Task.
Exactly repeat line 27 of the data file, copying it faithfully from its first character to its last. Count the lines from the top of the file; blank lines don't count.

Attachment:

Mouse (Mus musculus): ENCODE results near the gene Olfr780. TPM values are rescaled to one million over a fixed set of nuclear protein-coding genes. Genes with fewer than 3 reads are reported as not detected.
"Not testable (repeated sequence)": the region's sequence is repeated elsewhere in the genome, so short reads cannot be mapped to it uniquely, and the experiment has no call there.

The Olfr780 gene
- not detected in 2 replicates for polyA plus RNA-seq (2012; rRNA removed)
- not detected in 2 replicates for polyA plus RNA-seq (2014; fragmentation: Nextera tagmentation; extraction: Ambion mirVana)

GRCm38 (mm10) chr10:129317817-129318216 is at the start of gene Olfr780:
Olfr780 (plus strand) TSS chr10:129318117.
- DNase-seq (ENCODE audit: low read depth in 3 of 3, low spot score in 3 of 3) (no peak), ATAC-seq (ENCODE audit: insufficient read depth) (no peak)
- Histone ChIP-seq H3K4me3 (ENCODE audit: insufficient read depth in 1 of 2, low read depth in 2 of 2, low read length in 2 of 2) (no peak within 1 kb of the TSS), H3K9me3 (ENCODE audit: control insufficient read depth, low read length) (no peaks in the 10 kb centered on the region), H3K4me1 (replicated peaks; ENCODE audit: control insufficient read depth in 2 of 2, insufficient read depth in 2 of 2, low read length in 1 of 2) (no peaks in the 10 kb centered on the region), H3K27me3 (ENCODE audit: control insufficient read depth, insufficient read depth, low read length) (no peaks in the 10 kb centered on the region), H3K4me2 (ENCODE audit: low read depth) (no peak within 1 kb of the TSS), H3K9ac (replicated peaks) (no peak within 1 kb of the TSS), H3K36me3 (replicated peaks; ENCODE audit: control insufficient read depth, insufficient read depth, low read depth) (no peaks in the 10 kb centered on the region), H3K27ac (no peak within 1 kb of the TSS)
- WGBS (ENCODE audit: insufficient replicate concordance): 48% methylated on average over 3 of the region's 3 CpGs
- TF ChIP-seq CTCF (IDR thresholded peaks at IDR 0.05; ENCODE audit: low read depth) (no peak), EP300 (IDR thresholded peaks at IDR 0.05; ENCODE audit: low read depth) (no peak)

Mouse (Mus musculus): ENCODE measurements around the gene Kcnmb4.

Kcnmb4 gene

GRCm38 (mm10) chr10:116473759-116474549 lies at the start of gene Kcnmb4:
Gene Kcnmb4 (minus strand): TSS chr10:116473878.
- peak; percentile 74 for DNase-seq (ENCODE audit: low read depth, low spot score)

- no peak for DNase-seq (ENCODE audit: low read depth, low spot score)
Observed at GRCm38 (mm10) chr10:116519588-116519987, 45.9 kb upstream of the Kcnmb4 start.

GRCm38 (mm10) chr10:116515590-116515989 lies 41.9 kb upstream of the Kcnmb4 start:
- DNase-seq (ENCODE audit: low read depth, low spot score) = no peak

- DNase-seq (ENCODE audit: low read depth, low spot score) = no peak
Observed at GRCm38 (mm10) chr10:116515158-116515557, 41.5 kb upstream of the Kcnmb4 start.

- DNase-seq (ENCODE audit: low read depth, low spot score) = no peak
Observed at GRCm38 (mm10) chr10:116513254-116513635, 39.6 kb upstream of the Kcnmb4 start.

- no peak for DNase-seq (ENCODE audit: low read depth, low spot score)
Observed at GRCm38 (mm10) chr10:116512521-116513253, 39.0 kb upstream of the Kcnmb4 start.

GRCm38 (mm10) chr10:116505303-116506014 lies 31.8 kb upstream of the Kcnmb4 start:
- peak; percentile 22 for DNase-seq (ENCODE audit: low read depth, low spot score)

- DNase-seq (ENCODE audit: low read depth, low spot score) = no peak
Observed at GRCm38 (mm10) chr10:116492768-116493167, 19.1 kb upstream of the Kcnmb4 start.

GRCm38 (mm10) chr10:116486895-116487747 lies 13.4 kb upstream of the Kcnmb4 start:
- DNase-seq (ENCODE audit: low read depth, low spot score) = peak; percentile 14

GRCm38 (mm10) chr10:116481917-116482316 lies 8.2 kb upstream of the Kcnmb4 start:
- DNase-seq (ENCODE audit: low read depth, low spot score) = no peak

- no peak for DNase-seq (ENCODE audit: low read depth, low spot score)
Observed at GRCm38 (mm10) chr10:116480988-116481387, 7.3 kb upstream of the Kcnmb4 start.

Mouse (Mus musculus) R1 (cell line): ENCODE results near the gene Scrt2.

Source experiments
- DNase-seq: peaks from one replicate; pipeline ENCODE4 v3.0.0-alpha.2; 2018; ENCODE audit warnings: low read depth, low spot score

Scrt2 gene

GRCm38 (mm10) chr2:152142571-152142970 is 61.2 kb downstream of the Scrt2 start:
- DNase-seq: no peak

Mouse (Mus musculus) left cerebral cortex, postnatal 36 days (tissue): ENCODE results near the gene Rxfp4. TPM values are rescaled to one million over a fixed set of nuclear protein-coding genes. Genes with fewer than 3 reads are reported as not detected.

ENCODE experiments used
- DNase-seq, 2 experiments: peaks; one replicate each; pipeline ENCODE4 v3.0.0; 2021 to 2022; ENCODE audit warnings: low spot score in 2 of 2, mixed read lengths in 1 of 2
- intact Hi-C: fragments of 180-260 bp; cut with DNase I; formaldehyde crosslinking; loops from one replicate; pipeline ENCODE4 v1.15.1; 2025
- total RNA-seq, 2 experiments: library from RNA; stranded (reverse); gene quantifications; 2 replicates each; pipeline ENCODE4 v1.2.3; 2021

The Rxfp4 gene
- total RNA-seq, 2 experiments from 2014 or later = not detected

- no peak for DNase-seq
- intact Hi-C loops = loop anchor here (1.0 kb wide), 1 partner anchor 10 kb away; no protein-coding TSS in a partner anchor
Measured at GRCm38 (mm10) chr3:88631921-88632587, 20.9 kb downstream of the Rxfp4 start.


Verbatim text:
GRCm38 (mm10) chr10:116505303-116506014 lies 31.8 kb upstream of the Kcnmb4 start: